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'One thing you didn't explain was what you meant by trying to "think more positively",' my friend said. 'How did you actually do that? It might help other people.'
She was right, it might, and so I gave it further thought. I quickly realised, however, that I couldn't be sure how I was suddenly able to look on the brighter side of life; I hadn't really done anything.
Yes, I had chosen, quite deliberately, to view my wonderful birthday dinner as the turning point in a very difficult year, and my spirits are still high, two months on. But would I have been able to sustain even that first flush of positivity, if a fresh crisis had immediately struck?
Consciously adopting the view that your life is on the up isn't enough to guarantee contentment. While I'm definitely dealing with trivial causes of anxiety better than usual, perhaps that is more to do with the absence - for now - of any significant domestic or personal difficulties. The fact of the matter is, my new-found optimism has yet to be properly put to the test.
And so to Robin Williams.
As each fresh layer of his life has been stripped away, a new theory has emerged to explain his death - had he resumed drinking, was it financial problems, or perhaps the diagnosis of Parkinson's Disease? One, some or all of these factors might have contributed to his final act, or maybe something else entirely; we'll never know.
Perhaps even Robin Williams would have been hard pressed to explain. It can be difficult for anyone to pinpoint what tips them into severe anxiety, depression or suicidal thoughts; the human mind is just so fragile and unpredictable.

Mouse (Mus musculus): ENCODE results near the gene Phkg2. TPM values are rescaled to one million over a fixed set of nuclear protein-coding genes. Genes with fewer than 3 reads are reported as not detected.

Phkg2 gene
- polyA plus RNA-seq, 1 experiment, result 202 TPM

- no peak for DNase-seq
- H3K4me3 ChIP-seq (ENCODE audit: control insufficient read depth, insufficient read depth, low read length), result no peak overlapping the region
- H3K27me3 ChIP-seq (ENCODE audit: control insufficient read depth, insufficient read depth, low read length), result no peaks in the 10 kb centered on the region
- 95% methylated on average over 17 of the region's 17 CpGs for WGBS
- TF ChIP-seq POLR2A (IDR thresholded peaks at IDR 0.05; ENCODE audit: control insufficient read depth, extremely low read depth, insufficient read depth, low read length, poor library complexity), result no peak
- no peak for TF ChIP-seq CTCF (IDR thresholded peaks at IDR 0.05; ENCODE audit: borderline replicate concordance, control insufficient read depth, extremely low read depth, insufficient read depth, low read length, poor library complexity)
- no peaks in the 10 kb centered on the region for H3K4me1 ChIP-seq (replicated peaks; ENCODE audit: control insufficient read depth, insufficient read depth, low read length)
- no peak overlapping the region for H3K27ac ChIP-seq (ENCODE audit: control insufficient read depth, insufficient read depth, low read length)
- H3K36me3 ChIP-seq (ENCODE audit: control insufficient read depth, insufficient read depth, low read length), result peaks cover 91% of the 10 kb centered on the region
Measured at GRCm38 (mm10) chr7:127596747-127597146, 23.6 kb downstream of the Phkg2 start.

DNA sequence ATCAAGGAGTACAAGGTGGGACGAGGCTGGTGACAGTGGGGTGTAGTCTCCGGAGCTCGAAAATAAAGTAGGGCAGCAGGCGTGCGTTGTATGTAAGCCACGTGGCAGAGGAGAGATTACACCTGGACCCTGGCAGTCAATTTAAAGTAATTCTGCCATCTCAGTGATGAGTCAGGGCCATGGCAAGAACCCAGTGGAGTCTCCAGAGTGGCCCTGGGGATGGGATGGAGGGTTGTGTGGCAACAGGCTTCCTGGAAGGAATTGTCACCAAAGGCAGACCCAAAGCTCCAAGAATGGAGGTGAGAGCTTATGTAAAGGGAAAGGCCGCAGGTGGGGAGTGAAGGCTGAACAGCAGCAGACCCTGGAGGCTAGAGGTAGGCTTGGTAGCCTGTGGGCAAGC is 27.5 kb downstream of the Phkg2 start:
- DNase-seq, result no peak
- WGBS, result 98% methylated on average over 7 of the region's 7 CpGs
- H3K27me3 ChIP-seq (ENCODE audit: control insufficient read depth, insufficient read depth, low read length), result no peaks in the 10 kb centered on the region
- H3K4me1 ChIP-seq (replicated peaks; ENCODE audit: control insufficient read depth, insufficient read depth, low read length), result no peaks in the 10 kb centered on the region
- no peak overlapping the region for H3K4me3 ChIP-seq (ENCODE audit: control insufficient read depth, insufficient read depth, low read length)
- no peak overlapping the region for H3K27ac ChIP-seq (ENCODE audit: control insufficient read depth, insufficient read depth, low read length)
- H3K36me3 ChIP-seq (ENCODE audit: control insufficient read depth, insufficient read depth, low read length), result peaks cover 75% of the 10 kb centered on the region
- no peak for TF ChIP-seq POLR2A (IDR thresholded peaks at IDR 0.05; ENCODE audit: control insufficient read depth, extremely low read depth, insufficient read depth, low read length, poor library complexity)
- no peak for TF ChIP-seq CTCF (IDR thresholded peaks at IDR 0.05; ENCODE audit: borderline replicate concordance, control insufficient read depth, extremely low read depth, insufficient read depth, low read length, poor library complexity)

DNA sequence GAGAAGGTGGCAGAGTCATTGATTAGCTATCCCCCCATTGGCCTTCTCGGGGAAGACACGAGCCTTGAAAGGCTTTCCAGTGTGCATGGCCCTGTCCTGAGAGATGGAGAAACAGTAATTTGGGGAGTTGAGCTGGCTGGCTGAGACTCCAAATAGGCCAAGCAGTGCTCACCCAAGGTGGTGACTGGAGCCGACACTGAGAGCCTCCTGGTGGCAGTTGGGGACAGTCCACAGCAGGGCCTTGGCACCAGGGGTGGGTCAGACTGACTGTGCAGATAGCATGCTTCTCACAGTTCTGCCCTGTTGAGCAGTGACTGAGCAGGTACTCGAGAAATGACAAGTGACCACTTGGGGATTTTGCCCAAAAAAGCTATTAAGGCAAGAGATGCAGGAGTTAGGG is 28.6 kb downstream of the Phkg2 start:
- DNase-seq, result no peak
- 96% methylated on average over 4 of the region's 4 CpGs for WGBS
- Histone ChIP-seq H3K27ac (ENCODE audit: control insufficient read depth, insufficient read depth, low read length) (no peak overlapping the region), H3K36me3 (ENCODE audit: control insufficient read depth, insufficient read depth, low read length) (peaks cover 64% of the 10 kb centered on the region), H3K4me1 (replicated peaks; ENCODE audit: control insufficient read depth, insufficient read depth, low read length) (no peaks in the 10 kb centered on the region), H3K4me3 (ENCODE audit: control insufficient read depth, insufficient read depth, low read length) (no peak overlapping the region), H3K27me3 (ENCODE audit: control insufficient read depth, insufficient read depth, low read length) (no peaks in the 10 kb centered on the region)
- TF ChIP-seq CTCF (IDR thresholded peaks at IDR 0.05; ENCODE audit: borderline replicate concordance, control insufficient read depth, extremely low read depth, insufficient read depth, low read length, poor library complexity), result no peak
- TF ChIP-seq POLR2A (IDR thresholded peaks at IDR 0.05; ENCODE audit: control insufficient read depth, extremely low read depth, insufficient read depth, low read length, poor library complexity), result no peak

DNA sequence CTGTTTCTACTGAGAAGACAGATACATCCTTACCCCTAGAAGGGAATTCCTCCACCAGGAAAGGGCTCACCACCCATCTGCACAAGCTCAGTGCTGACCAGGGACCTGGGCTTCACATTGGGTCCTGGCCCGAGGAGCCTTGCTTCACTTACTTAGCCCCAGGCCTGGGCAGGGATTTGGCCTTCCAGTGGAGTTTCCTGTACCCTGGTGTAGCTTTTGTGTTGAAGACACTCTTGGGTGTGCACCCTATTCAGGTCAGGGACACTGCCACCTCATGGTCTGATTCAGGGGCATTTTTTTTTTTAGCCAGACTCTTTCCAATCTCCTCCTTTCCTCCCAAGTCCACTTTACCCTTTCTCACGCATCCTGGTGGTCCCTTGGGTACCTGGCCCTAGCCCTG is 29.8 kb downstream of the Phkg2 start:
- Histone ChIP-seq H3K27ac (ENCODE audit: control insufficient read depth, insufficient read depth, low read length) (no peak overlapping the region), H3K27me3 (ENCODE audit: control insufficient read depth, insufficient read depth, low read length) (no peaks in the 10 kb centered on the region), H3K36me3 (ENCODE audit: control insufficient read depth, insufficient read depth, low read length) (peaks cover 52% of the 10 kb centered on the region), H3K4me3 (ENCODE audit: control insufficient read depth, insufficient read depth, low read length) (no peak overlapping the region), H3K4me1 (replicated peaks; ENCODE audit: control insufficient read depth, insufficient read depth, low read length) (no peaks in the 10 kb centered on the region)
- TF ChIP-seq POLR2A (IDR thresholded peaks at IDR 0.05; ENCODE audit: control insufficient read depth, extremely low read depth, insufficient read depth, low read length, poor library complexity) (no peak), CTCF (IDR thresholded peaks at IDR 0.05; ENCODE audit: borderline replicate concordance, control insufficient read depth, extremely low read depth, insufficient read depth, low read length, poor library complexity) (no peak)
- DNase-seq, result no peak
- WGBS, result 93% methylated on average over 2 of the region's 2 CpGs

Although I do not fully understand what it is like to be clinically (ie severely) depressed, I do have some small insight into how this might feel.
Earlier this year, for several weeks, I found it difficult to get out of bed and, when I finally did, had to drag myself through the day. Reviewing the symptoms of depression detailed in Mind's booklet, Understanding Depression, I did have a mild form - as opposed to just feeling low - and probably not just then, but on other occasions in the past.
Yet even this insight didn't prevent me from glibly writing of positive thinking, which potentially feeds into the misconception that anxiety and depression are things you can just snap out of. Of course, you can't. Even if you do succeed in thinking positively, it is only a very small piece of a complex mental puzzle.
When a celebrity kills themselves, it's not long before somebody points out, often smugly, that 'Money can't buy you happiness'. Doesn't that comment alone prove how difficult it can be to deal with depression? If beauty, fame and fortune don't provide immunity, then what a truly terrible condition this must be.
RIP Robin Williams.
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